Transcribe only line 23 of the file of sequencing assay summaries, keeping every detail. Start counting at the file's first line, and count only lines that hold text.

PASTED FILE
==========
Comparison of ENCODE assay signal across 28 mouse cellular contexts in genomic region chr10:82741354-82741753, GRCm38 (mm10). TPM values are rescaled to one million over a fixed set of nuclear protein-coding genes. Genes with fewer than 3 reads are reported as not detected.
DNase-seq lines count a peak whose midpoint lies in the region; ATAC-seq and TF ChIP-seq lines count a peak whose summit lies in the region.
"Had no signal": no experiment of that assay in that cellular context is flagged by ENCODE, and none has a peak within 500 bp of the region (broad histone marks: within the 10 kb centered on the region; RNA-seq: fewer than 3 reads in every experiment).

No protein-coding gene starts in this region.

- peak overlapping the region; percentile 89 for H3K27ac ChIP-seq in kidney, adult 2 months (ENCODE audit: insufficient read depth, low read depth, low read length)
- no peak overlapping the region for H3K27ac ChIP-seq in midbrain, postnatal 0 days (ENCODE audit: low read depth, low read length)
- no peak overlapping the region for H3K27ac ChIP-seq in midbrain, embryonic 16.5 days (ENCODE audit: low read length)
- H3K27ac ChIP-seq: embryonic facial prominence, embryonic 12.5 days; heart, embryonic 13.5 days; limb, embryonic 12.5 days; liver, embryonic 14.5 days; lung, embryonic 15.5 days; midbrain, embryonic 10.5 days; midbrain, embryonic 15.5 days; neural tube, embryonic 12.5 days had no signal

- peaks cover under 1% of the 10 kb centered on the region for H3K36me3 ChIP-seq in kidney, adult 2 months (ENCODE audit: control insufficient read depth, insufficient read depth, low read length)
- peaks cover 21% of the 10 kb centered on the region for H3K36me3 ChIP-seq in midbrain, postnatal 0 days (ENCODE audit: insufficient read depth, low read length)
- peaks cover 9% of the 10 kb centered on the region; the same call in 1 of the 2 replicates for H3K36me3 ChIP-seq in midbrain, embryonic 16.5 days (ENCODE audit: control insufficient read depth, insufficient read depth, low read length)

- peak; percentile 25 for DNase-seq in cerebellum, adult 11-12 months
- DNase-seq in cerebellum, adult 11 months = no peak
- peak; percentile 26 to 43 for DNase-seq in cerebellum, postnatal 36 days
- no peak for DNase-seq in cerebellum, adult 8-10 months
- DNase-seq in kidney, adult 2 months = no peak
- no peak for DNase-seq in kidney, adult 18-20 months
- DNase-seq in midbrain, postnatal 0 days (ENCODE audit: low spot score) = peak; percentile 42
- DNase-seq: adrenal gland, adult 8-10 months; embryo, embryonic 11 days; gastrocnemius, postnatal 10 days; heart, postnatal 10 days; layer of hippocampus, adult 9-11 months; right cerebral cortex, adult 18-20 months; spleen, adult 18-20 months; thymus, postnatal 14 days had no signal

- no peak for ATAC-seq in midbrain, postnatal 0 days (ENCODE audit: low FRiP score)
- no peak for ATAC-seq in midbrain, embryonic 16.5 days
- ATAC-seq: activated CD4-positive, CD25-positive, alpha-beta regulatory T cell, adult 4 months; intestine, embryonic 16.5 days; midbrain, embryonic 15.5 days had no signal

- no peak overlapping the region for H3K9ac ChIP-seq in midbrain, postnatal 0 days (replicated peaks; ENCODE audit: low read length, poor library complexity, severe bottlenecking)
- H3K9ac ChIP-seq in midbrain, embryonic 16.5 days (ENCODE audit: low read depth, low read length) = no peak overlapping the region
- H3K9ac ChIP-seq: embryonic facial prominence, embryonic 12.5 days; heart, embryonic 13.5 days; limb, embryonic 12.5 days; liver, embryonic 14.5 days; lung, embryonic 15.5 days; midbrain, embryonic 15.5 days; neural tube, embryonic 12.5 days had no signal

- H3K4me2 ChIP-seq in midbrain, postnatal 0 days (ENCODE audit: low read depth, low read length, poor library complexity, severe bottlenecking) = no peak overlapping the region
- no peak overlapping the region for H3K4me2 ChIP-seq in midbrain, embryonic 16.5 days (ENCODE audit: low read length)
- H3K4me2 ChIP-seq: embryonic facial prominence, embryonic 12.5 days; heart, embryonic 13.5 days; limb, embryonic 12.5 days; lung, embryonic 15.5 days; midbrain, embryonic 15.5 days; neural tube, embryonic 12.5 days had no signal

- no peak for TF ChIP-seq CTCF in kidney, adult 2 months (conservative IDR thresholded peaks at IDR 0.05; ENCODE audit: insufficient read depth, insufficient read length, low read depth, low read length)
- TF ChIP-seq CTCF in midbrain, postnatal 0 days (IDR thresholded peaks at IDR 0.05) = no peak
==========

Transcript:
- no peak overlapping the region for H3K9ac ChIP-seq in midbrain, postnatal 0 days (replicated peaks; ENCODE audit: low read length, poor library complexity, severe bottlenecking)